Everything Flows: A showcase of the remarkable breadth of artistic talent at work in Sheffield today.

A new exhibition at the Millennium Gallery this summer is set to showcase the remarkable breadth of artistic talent at work in Sheffield today. Opening today Wednesday 7 JuneEverything Flows forms part of Making Ways, a major three-year programme celebrating and cultivating the exceptional contemporary visual art produced in the city.

Ryan Mosley, Bacchanal Poetics 2016 © courtesy the artist and Alison Jaques Gallery, London.

Ryan Mosley, Bacchanal Poetics 2016 © courtesy the artist and Alison Jaques Gallery, London.
Everything Flows brings together work by emerging and established Sheffield-based artists, including Paul BarlowRose ButlerJoseph CuttsNatalie FinnemoreRuth LeveneVictoria LucasPeter MartinRyan Mosley and Ian Nesbitt. Curated by Jeanine Griffin, the exhibition features works united, in different ways, by a sense of ‘flow’, from choreographed and kinetic motion to the movement of international finance and migration.

Everything Flows invites visitors to explore these streams of ideas through a diverse range of painting, sculpture, video, and photography and sound: Joseph Cutts’ hypnotic video works revel in the sinuous movement of mechanical objects, while Natalie Finnemore’s blurring of functional and sculptural objects playfully orchestrates our movement around them. Rose Butler’s Come and Go (2016) also explores the flow of the body in an interactive installation revisiting one of the first films produced by The Edison Manufacturing Company.  In recreating the original film, which was developed to showcase the mesmeric movement of the medium, Butler reimagines it for today’s surveillance age.

A new sound work by Peter Martin will seek to affect the movement of people passing through the Millennium Gallery’s main thoroughfare,while We See Ourselves, We See Each Other (2015) connects found images and sound to suggest new personal and universal narratives.Ruth Levene’s work in the exhibition focuses on watercourses, her digital drawings of Yorkshire’s water infrastructure recalling the organic structures of the body. The conjured protagonists in Ryan Mosley’s portraits offer a repertory of characters which may morph, change and recur in his larger compositions, giving a dream-like sense of interconnectedness within the imagined narratives he depicts.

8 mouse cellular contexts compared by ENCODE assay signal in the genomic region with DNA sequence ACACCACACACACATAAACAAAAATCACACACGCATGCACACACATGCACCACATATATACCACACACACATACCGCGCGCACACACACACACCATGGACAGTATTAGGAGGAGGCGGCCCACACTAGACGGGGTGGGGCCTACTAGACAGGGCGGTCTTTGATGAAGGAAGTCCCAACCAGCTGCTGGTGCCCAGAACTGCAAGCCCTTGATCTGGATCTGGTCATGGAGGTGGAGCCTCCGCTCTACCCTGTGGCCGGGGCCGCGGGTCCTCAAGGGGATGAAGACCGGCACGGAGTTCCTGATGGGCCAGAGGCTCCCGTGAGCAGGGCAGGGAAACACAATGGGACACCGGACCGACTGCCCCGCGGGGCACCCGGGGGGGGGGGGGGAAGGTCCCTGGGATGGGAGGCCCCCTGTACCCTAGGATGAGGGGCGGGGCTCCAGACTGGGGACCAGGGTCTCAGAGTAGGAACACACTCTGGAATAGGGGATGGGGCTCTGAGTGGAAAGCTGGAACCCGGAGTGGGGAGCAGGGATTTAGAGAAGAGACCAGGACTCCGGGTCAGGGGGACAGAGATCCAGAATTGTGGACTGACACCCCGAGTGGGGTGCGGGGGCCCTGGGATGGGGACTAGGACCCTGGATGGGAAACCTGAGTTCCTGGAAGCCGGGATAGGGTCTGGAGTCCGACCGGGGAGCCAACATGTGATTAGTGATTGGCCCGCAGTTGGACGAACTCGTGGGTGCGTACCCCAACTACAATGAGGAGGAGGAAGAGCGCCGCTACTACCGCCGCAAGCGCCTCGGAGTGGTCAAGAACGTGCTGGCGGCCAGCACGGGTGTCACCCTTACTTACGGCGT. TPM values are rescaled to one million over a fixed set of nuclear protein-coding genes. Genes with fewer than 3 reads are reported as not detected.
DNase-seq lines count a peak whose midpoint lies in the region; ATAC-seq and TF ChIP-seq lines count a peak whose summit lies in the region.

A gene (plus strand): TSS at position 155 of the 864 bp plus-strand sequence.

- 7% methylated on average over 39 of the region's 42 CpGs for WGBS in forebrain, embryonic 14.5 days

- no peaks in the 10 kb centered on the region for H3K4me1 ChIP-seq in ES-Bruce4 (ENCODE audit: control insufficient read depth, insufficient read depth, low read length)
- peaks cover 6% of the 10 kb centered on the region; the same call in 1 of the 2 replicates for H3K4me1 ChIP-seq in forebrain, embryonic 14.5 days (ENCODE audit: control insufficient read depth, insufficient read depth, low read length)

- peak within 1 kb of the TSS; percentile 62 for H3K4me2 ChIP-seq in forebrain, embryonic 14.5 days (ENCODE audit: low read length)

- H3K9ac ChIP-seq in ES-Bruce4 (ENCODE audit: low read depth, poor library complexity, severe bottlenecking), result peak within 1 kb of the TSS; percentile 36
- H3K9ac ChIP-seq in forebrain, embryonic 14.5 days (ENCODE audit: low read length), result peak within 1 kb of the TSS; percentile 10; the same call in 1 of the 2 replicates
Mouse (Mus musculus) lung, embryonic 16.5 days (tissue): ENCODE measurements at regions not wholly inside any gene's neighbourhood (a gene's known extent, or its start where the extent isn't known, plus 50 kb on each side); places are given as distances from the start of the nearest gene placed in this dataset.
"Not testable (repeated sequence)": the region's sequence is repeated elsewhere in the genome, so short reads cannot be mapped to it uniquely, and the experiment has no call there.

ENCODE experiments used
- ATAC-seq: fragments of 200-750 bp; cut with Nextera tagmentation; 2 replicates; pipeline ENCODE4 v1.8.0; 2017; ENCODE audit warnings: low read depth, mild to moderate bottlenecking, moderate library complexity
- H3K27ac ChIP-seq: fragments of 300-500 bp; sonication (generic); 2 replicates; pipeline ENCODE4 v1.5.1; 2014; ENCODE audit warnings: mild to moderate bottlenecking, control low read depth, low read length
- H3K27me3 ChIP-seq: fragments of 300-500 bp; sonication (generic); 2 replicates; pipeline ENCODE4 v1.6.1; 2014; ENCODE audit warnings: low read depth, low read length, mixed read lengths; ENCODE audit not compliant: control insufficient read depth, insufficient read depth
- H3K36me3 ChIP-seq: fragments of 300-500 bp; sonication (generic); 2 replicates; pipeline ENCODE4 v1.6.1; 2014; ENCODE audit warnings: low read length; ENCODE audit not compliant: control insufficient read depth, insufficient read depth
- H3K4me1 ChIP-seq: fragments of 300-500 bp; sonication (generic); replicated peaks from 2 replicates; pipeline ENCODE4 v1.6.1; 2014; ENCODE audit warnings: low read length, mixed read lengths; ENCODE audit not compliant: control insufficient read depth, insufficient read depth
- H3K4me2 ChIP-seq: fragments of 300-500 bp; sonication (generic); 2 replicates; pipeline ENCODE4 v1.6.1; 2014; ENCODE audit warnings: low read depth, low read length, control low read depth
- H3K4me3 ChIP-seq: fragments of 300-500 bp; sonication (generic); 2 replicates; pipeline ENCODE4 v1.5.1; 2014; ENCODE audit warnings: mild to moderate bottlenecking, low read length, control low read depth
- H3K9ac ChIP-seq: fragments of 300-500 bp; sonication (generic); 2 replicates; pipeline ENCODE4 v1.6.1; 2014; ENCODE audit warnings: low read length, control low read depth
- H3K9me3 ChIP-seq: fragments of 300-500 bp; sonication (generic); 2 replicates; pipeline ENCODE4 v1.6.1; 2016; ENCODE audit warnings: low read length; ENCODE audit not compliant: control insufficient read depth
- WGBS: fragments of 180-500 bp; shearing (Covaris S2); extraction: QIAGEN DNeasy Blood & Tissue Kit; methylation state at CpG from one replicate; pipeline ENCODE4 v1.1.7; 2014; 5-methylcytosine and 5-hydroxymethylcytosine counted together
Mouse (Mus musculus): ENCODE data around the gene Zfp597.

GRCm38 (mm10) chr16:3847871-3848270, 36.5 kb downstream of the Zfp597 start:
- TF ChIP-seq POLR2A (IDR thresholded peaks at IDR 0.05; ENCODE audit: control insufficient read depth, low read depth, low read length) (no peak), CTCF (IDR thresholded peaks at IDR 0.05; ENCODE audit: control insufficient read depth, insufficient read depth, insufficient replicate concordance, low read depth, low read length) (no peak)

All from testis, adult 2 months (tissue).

Natalie Finnemore, Untitled, 2016 in collaboration with Rowena Harris Accreted Part 1 (green shirts), 2013 (re-configured 2016)
Natalie Finnemore, Untitled, 2016 in collaboration with Rowena Harris Accreted Part 1 (green shirts), 2013 (re-configured 2016)

Victoria Lucas’ work investigates a moment when a flow is cut off – in this case that of international capital; Remedy (2012),  presents a photo series of empty billboard hoardings in Greece at the height of the economic crisis, a contemporary ruin set against a landscape commonly associated with the ruins of antiquity. Paul Barlow’s work also represents the stopping of a flow; painting on the reverse of the stretcher, he allows pigment to seep through the canvas, coalescing around the imprint of the frame in works referencing the images and colours of the signs and advertising that sit on the periphery of our vision.

Everything Flows also includes a film screening and showreel exploring the flow of migration. Artist Ian Nesbitt brings together two organisations he works with – Annexinema (which curates nomadic screening events) and Open Kitchen Social Club (an organisation set up to provide food and support for asylum seekers, refugees and those in need in the wider community) – for an offsite film and food event in conjunction with the exhibition (taking place on Thursday 22 June, as part of Refugee Week). This screening will also be represented as a showreel of moving image works in the gallery space.

Jeanine Griffin is a freelance curator and writer based in Sheffield.  She says:

“The exhibition represents a range of practice by artists based in Sheffield, from video installation to sculpture and painting. Spanning choreography of the body, the hypnotic motion of mechanical objects and the industrial management of watercourses, right up to the movement of international capital and migration, the works share a sense of flow, either in their approach to materials and form, to narrative or in their content.”

Everything Flows opens at the Millennium Gallery on Wednesday 7 June and continues until 3 September 2017

Rose Butler, Come and Go © Rose Butler.

Rose Butler, Come and Go © Rose Butler.

About Mark Westall

Mark Westall is the founder and editor of FAD magazine, a curation of the world’s most interesting culture, and Creative Director of FAD Agency, a digital creative agency: www.fad.agency